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Feature: Post-Taliban Afghanistan witnesses rapid developing media

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KABUL, Nov. 12 (Xinhua) — Glancing at newspaper copies at a newsstand here in Kabul, the capital of post-Taliban Afghanistan, Ahmad Sarosh, 47, said that he was happy to see dozens of daily papers and magazines published today in his country.

“Almost every morning I come here to buy a newspaper and make myself aware about the development and situation at home and abroad,” Sarosh said.

During the Taliban reign, which was toppled by the U.S.-led invasion in late 2001, only a few of state-run media outlets, including the national radio, had served as the mouthpiece of the regime.

Both the print and electronic media have been rapidly developing in the post-Taliban nation as more than 300 newspapers, weekly, fortnightly, monthly, about half a dozen private news agencies, several media production firms and more than 40 radio stations are operational in today’s Afghanistan while many more are in the offing.

Over 80 individuals and companies, according to Afghan officials, have registered with the Ministry for Information and Culture to launch their are operational in the Central Asian state.

Afghans considers the freedom of press and boosting media as one of the major achievements of the Afghan government over the past six years.

“In the past, we had only one television channel run and controlled by government,” Sarosh said. “Fortunately today we have10 television channels and by airing different and fascinating programs they keep us busy and happy.”

Though being young in the war-torn country, the private media, has taken edge from the state-run press entities.

“I earn about 400 Afghanis (8 U.S. dollars) daily through selling newspapers and magazines,” said 59-year-old Noorudin, a local newspaper hawker.

The old hawker and father of seven, who had suffered due to unemployment during the Taliban regime, added that developing media like other national institutions can create more job opportunities for people in the country.

More than 5,000 people are said to have been absorbed by different media outlets in the country over the past five years.

The reason behind the fast development of media in Afghanistan, is the dynamic and broad minded press law, which guarantees freedom of press and facilitates an Afghan national to establish media bodies, media observers say.

The annual tax of a newspaper to the Afghan government, according to editor of a local newspaper, is 10,000 Afghanis (200 U.S. dollars) while a television channel with round the clock broadcasting has to pay 5 percent of its income as tax to the government.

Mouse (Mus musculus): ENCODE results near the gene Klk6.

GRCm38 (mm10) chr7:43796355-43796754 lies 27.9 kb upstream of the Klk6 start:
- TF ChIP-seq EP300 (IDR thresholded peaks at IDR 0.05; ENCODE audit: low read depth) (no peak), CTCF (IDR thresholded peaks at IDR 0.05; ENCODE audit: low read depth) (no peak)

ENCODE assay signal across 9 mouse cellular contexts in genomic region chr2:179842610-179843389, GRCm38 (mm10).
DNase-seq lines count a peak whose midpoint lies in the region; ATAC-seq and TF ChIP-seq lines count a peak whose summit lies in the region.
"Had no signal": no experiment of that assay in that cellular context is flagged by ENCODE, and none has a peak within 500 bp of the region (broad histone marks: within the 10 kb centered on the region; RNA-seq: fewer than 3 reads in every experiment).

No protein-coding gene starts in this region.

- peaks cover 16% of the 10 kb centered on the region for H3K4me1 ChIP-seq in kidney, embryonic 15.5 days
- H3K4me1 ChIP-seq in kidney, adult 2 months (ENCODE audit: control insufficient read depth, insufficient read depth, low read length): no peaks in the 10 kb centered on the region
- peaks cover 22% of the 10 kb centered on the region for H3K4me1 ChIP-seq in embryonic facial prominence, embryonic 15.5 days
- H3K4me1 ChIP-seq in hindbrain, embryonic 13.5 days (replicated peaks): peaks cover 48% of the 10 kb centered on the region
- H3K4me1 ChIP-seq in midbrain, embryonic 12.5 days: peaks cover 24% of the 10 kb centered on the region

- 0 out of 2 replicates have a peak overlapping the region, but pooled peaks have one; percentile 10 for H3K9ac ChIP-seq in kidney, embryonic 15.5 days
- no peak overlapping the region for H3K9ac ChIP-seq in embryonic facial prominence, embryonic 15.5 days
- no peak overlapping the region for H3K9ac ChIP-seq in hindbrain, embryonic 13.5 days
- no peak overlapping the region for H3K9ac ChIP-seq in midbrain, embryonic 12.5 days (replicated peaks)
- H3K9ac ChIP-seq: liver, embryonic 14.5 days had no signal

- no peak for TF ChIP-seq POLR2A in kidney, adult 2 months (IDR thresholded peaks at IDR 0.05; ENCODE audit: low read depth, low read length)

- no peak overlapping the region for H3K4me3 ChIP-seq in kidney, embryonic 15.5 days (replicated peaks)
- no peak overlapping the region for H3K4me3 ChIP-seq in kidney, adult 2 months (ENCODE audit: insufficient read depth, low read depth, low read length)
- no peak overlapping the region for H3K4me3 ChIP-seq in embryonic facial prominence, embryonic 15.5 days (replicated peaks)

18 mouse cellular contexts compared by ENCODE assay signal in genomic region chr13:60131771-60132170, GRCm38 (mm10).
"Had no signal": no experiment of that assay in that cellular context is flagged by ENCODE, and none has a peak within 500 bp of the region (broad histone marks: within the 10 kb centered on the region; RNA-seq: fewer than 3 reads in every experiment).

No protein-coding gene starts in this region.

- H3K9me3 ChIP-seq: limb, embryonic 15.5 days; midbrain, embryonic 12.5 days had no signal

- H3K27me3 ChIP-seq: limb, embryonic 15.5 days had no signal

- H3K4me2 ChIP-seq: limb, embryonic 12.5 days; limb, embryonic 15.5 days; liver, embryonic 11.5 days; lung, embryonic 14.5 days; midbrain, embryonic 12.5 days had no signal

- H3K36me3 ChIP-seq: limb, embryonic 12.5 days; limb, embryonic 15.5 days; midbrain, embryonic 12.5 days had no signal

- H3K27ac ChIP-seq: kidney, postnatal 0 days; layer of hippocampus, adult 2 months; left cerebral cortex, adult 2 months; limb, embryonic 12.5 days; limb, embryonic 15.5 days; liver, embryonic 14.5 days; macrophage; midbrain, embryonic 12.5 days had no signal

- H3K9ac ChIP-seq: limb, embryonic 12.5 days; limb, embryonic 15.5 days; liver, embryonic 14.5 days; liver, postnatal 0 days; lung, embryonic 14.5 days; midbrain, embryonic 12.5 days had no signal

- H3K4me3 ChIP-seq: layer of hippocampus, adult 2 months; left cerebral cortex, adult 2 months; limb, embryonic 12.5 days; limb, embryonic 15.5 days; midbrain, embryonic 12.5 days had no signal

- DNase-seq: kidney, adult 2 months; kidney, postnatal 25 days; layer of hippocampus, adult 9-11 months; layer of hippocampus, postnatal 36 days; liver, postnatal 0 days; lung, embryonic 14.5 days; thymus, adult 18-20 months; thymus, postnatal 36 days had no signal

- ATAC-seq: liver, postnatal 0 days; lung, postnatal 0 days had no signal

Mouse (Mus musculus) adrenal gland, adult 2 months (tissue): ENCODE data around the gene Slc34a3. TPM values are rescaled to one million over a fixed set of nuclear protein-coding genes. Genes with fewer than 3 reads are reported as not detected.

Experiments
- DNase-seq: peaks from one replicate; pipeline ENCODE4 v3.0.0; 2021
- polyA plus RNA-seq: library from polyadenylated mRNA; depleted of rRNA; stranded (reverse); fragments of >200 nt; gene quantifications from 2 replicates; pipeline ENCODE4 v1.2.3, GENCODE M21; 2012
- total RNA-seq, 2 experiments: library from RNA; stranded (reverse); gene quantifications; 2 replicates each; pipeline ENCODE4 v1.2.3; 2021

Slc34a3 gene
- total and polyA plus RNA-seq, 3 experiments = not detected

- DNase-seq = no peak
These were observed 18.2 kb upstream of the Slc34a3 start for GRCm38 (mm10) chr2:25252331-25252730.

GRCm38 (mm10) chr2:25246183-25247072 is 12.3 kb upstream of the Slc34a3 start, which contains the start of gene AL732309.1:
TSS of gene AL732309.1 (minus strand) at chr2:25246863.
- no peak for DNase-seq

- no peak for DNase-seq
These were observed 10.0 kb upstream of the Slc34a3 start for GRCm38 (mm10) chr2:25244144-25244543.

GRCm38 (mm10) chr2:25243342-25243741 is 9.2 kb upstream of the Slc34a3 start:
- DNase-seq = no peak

“Annual tax of a television channel depends on its income,” said Dr. Ahmad Shah, an official at the Revenue Department of the Finance Ministry. “It could be 1,000 U.S. dollars and could be 100,000 U.S. dollars and it has to pay 5 percent of its income to the government.”

Increasing media outlets and cheap price of newspapers have boosted the culture of newspaper reading in the war-devastated country, which has an adult literacy rate of 28 percent and some 29 million population.

“This year I have 35 to 40 clients daily to buy newspapers and magazines while last year it was less than 30,” Noorudin added.

Nevertheless, the inhabitants of rural areas have little access to print media as media runners seldom send newspapers to the countryside where vast population of the country live.

To quash their thirst for media and get access to the world, some villagers in rural areas, have dared to install satellite dishes and watch hundreds of European and Asian channels in the conservative state, where watching television, cinema and other entertainments had been banned by the Taliban regime during its six-year reign.

“In addition to watching western movies and Indian soap operas, I also watch Afghan television channels through satellite dish with friends, relatives and neighbors at my home in village,” said Syed Aqa, a villager from Nahrin district in northern Baghlan province.

Using a China-made small generator to light his home and run his mini-screen, Aqa, 32, noted, “It is the 21st century and we have to adopt our way of life in accordance with the requirements of our era.”

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Written by afghandevnews

November 12, 2007 at 9:37 pm

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